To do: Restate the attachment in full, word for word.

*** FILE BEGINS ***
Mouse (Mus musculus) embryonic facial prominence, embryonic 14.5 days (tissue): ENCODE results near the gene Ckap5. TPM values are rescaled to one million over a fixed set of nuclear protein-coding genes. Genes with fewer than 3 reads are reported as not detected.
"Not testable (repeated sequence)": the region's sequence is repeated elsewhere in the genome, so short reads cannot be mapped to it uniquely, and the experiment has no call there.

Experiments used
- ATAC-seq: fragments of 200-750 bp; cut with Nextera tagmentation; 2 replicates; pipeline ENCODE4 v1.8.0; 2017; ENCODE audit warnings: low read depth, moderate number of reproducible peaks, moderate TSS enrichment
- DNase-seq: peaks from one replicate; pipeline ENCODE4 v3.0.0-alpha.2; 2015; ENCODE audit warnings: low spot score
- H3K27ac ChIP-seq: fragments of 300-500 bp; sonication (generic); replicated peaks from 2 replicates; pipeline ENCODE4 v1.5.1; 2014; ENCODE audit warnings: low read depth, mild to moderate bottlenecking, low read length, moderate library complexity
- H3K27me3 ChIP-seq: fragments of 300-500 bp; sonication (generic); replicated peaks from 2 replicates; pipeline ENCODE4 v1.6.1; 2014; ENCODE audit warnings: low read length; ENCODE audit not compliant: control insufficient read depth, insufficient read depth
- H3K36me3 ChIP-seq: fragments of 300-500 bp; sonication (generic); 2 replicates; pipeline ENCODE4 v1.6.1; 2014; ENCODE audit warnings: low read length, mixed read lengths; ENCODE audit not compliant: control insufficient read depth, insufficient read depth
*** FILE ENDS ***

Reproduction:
Mouse (Mus musculus) embryonic facial prominence, embryonic 14.5 days (tissue): ENCODE results near the gene Ckap5. TPM values are rescaled to one million over a fixed set of nuclear protein-coding genes. Genes with fewer than 3 reads are reported as not detected.
"Not testable (repeated sequence)": the region's sequence is repeated elsewhere in the genome, so short reads cannot be mapped to it uniquely, and the experiment has no call there.

Experiments used
- ATAC-seq: fragments of 200-750 bp; cut with Nextera tagmentation; 2 replicates; pipeline ENCODE4 v1.8.0; 2017; ENCODE audit warnings: low read depth, moderate number of reproducible peaks, moderate TSS enrichment
- DNase-seq: peaks from one replicate; pipeline ENCODE4 v3.0.0-alpha.2; 2015; ENCODE audit warnings: low spot score
- H3K27ac ChIP-seq: fragments of 300-500 bp; sonication (generic); replicated peaks from 2 replicates; pipeline ENCODE4 v1.5.1; 2014; ENCODE audit warnings: low read depth, mild to moderate bottlenecking, low read length, moderate library complexity
- H3K27me3 ChIP-seq: fragments of 300-500 bp; sonication (generic); replicated peaks from 2 replicates; pipeline ENCODE4 v1.6.1; 2014; ENCODE audit warnings: low read length; ENCODE audit not compliant: control insufficient read depth, insufficient read depth
- H3K36me3 ChIP-seq: fragments of 300-500 bp; sonication (generic); 2 replicates; pipeline ENCODE4 v1.6.1; 2014; ENCODE audit warnings: low read length, mixed read lengths; ENCODE audit not compliant: control insufficient read depth, insufficient read depth